What loosened the Brits’ grip was the specificity of “Children of the Plumed Serpent,” which was organized, in part, as an alternative to the many surveys of pre-Columbian art and culture that Classic Mayan or conquest-era Aztec periods, ignoring the six centuries in between. During that period, a visually rich but much less centralized culture flourished around the unifying legendary figure of Quetzalcoatl.

Quetzalcoatl is the feathered serpent god who, in human form, was said to have been the king of Tula, a real city north of Mexico City, which—also known as Tollan—served as a sort of Eden in Postclassic mythology. After a rival deity gets him drunk and he commits incest with his sister, Quetzalcoatl is banished and wanders through southern Mexico, where he spreads innovative agricultural and artistic technologies and becomes the patron of many small, independent Nahua, Mixtec, and Zapotec kingdoms in the region in and around modern Oaxaca.

Linked by trade and political marriages, these autonomous kingdoms devoted enormous resources to the production of luxury goods, which were crafted by members of the royal caste. Their trade relationships extended into North America, to the turquoise mines of New Mexico and the Chumash abalone harvests of southern California. As presented in “Children of the Plumed Serpent,” this confederacy of aesthete states constituted a golden age of harmonious politics and unparalleled artistic production that lasted until the Aztecs invaded from the north in 1458.

And it’s hard to argue with the evidence the curators have assembled—more than one hundred and fifty artifacts dating from the tenth century through the Spanish conquest and beyond. Arranged chronologically in five sections, the exhibit opens with a group of architectural fragments from the fabled city of Tula, including a monumental pair of feet from a Toltec warrior column that would have supported the roof of a temple. The Toltec were, appropriately, known as “the people who walked everywhere throughout the world” and it was their peripatetic trade practices and deification of Quetzalcoatl that set the stage for the Postclassic renaissance.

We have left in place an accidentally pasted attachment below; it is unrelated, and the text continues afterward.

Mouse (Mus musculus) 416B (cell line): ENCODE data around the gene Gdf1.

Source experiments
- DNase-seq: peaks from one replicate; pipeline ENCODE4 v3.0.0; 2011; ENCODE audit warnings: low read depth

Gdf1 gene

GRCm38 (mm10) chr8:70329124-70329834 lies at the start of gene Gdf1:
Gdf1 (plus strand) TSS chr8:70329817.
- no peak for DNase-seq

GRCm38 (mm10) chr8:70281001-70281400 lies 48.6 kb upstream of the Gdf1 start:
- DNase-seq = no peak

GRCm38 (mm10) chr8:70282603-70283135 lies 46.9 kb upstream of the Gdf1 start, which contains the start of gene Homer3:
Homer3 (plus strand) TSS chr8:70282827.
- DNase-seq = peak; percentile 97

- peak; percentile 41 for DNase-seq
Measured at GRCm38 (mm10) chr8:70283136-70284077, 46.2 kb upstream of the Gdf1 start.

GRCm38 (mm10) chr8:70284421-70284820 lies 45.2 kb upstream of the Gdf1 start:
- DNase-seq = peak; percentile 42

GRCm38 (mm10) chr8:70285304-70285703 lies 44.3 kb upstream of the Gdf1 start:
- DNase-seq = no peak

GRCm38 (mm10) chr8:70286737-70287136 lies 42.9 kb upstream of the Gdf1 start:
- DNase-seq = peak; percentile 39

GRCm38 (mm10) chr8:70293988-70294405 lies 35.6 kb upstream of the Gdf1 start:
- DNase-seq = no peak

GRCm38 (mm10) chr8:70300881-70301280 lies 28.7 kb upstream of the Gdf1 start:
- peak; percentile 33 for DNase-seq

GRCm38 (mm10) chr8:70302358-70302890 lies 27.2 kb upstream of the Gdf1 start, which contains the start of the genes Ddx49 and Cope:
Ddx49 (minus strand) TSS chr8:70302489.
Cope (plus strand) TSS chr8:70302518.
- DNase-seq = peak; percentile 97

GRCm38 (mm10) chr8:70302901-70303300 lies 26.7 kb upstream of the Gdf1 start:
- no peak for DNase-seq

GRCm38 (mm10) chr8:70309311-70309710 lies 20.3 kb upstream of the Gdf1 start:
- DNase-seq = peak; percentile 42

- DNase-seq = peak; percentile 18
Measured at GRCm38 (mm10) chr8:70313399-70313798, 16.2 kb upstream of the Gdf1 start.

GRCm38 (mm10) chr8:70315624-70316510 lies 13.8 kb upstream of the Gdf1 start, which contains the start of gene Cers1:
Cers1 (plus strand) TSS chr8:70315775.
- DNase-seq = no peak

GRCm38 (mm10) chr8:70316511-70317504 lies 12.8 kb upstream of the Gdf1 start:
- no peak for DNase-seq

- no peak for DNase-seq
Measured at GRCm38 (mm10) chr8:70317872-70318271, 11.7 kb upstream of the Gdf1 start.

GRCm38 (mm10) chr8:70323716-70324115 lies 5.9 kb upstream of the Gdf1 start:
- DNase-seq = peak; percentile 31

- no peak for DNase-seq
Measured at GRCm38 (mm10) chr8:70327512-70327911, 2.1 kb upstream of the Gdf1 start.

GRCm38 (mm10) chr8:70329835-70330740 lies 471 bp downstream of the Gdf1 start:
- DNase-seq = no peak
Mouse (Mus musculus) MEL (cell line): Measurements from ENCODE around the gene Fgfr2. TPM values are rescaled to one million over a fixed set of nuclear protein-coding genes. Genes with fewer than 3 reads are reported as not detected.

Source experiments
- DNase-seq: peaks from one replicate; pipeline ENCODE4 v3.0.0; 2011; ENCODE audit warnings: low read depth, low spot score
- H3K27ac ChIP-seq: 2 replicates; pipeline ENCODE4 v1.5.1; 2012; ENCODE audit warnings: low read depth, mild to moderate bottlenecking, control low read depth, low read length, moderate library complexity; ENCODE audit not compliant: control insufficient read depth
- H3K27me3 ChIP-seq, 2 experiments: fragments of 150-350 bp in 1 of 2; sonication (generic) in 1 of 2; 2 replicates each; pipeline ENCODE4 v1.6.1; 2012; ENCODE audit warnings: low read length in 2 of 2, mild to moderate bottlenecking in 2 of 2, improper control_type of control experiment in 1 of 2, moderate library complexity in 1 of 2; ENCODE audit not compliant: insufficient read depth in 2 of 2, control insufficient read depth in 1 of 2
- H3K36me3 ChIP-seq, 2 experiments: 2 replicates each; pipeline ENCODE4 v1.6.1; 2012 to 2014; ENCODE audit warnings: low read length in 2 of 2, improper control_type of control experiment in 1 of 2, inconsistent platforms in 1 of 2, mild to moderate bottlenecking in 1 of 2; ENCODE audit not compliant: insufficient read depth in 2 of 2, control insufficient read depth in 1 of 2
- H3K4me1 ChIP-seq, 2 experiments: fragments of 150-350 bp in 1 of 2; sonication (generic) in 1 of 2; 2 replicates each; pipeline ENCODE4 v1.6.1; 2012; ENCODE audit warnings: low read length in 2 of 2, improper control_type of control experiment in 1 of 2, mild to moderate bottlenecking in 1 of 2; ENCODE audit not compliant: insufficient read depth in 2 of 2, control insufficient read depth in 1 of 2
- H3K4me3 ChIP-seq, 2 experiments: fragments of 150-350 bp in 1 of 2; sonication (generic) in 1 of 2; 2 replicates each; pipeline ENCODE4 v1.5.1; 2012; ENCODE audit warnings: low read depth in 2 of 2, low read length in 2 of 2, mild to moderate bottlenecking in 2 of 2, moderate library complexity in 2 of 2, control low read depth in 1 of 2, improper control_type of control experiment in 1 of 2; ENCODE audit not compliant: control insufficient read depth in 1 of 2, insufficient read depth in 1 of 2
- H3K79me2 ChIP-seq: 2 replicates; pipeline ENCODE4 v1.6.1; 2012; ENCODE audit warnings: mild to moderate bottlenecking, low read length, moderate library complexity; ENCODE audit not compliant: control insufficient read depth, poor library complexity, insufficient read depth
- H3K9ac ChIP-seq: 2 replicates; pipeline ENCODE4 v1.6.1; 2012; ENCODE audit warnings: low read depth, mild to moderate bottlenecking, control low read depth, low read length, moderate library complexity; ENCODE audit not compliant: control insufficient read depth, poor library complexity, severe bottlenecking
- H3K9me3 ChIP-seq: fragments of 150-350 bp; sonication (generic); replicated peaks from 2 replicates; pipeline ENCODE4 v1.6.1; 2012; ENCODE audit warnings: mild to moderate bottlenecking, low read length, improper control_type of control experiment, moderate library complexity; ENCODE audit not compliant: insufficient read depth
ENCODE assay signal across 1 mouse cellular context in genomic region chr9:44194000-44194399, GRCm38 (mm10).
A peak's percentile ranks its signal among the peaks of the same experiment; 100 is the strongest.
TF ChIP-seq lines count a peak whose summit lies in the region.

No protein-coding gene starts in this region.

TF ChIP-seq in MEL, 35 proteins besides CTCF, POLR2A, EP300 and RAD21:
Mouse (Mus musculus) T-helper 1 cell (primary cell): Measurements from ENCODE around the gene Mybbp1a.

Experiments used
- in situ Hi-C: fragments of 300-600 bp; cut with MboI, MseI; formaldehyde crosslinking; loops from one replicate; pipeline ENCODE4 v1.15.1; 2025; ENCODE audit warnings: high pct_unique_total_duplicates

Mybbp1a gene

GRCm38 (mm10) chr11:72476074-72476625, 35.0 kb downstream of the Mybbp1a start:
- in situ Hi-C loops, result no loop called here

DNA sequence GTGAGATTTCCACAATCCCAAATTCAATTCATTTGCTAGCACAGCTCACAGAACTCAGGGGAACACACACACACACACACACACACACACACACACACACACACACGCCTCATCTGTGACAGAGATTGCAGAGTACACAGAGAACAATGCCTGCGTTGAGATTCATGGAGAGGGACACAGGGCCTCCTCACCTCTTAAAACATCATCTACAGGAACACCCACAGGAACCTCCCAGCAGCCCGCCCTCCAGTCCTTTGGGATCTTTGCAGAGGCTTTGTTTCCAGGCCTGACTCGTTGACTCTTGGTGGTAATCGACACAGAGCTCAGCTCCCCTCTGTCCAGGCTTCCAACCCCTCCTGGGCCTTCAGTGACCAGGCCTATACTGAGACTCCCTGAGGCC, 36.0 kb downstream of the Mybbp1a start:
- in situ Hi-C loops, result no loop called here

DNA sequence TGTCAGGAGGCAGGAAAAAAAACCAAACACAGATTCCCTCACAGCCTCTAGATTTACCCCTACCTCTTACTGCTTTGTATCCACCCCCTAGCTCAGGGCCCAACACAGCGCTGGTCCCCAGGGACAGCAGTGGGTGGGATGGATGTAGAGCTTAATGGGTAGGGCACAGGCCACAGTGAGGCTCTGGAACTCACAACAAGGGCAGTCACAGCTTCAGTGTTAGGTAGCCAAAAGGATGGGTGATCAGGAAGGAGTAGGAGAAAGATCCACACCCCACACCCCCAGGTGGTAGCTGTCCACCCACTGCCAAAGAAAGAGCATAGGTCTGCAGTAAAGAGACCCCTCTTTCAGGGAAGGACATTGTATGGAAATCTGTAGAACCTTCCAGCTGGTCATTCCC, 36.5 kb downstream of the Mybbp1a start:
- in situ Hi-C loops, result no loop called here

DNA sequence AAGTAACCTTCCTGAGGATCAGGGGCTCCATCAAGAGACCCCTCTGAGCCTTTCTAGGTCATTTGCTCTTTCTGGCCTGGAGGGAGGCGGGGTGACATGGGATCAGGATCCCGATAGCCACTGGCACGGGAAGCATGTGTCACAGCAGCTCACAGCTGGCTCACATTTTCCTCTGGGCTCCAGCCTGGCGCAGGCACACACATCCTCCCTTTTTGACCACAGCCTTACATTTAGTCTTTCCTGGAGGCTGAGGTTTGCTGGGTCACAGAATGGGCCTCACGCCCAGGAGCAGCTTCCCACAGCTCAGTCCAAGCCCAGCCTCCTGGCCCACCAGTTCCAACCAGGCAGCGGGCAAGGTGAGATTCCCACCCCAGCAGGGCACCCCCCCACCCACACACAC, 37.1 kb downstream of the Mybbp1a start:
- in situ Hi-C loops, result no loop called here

At some distance away, in the northern tip of the Yucatán peninsula, the remnants of the Mayan civilization were gathering in a city called Chichen Itza—and their architecture and cultural artifacts bear a striking similarity to those arising simultaneously among the Toltec. They both embraced Quetzalcoatl, and they shared an eagerness for exotic art supplies, evidenced by the first of several phenomenally intricate turquoise mosaics in the show, a ten-inch diameter mirror frame with a geometric plumed-serpent design recovered from the Castillo Pyramid in Chichen Itza.

Other archaeological finds testify to the expanding visual appetites of the early Postclassic period: cast-gold alloy figurine pendants dredged from the Sacred Cenote or “Well of Sacrifice” in Chichen Itza, but originally produced in what are now Panama or Costa Rica, for example. Or the sudden appearance in both Tula and Chichen Itza (as well as throughout Central America) of plumbate ceramics—the only Mesoamerican pottery to have a highly reflective glaze-like surface—that have been traced to a manufacturing center in the coastal area bordering modern Guatemala and Chiapas. This same region was also responsible for much of the cacao (chocolate) that had a sudden upsurge in popularity at the time, and scholars have posited that the shiny clay vessels were part of an ambitious marketing strategy that reached as far as the American Southwest.